Novel Materials for Regenerative Wound Healing
Wound healing and scar reduction are important goals of wound therapies which can now be achieved by novel regeneration promoting materials
Research published online in Advanced Healthcare Materials in March, 2023
Photo credits: Dr. Kang-Yell Choi, Yonsei University
During wound healing, human fetal skin develops normal, scar-free skin tissue after injury. This phenomenon, called regenerative healing, is enabled by the abundance of stem cells and the protein Collagen III. However, adult human skin does not undergo regenerative healing, which results in scarring. Triggering the regenerative healing pathways in adult humans could minimize scarring during wound healing, which can improve the quality of life for patients suffering from various types of wounds.
According to a research article in Advanced Healthcare Materials, a team of scientists led by Dr. Kang-Yell Choi at the Yonsei University in Korea have devised a novel patch for delivery of pro-regenerative material that can promote regenerative wound healing in mice. This patch could act as a potential therapeutic agent for wound healing and scar reduction in different kinds of acute and minor wounds. It may also find applications in the treatment of chronic wounds like bedsores or diabetic foot ulcers.
“We developed and used a pyrogallol-functionalized hyaluronic acid (HA-PG) patch as a drug delivery system for local and sustained delivery of pro-regenerative materials to the wounds.” says Dr. Choi. Hyaluronic acid is known to promote cellular movement and trap water, aiding regeneration in human fetuses. The high affinity of the pyrogallol molecule for multiple substrates allows the simultaneously delivery of multiple materials that work synergistically.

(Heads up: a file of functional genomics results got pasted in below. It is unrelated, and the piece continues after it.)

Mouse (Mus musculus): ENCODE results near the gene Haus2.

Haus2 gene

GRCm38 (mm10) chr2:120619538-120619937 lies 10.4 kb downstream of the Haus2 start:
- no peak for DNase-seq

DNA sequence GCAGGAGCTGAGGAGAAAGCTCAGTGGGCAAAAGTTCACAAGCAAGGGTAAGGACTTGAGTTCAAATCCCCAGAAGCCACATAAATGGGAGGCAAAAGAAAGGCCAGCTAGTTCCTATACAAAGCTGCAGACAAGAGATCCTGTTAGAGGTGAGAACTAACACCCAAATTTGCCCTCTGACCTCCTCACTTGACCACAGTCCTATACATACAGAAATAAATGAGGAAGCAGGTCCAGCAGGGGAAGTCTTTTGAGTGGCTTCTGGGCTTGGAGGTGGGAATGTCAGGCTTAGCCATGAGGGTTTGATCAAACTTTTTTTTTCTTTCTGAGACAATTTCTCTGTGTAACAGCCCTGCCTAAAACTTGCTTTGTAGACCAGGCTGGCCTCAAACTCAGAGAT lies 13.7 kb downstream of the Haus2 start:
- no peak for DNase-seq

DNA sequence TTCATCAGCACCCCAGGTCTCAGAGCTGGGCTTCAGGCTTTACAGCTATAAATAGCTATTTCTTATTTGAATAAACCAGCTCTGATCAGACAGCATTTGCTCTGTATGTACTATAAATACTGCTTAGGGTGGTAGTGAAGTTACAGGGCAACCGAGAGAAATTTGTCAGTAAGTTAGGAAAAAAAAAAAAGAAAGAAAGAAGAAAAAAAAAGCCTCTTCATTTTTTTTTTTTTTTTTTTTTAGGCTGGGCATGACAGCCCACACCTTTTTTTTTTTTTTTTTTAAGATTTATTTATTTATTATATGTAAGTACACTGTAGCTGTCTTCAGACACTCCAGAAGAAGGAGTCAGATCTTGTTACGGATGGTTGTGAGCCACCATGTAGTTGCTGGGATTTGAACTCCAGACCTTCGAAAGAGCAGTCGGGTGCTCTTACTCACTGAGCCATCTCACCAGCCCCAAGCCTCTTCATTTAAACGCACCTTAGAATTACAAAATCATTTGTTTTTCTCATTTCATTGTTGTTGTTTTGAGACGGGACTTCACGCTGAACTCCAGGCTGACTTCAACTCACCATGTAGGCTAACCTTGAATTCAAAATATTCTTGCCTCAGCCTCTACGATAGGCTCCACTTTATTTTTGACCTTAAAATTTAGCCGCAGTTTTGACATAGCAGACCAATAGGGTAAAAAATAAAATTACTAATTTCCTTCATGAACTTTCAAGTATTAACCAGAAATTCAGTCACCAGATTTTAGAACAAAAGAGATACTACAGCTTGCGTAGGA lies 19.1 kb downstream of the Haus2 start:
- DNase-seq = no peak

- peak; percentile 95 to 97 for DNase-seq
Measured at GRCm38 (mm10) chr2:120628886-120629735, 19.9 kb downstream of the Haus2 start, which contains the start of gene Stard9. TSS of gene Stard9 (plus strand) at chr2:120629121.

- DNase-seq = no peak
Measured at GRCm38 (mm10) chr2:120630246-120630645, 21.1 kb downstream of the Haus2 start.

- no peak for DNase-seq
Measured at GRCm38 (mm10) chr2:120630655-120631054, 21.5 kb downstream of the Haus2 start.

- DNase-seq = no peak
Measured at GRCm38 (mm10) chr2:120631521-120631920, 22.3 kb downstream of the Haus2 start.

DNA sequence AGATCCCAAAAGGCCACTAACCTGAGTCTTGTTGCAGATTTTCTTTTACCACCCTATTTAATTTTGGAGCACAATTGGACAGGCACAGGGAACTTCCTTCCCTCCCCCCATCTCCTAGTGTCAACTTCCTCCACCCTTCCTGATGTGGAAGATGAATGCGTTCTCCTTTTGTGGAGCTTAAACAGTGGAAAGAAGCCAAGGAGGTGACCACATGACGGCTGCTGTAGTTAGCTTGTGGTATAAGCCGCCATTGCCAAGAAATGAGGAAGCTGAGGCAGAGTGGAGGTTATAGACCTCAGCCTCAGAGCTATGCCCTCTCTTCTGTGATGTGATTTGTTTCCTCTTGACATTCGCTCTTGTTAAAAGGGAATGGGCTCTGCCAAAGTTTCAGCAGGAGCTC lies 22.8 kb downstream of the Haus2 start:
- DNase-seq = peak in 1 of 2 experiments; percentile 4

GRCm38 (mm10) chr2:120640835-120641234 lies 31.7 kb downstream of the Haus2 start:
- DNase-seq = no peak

In mouse models, the HA-PG patch showed clear self-crosslinking abilities and excellent tissue-adhesiveness. The HA-PG patch could effectively deliver a combination of two substances: protein transduction domain-fused Dishevelled-binding motif (PTD-DBM) and valproic acid (VPA). Both of these are known to promote wound healing in mice by activating the regenerative Wnt/?-catenin signaling pathway.
The HA-PG patches with PTD-DBM and/or VPA brought about an increase in the expression of stem cells at the wound site. They achieved this through the suppression of differentiated cell markers and promotion of stem cell markers in the cells at the wound site. The production of Collagen III, which is associated with scarless wound healing, was also noted. As Dr. Choi mentions, “Collectively, these data show that the HA-PG patches with PTD-DBM and/or VPA not only promote cutaneous wound healing but also inhibit scar formation.”
Thus, treatment with HA-PG patches loaded with PTD-DBM and/or VPA not only promotes wound healing, but also produces Collagen III which is an important factor for scarless regenerative healing. There are no reported adverse effects of long-term treatment with PTD-DBM on the skin, making this a safe treatment option. The pro-regenerative materials targeting the regenerative signaling pathway could be highly beneficial for the treatment of many patients by inducing regeneration in various damaged tissues, including skin wounds.
Professor Jong-Hyun Ahn
Professor Seong Chan Jun
Professor Donghyun Kim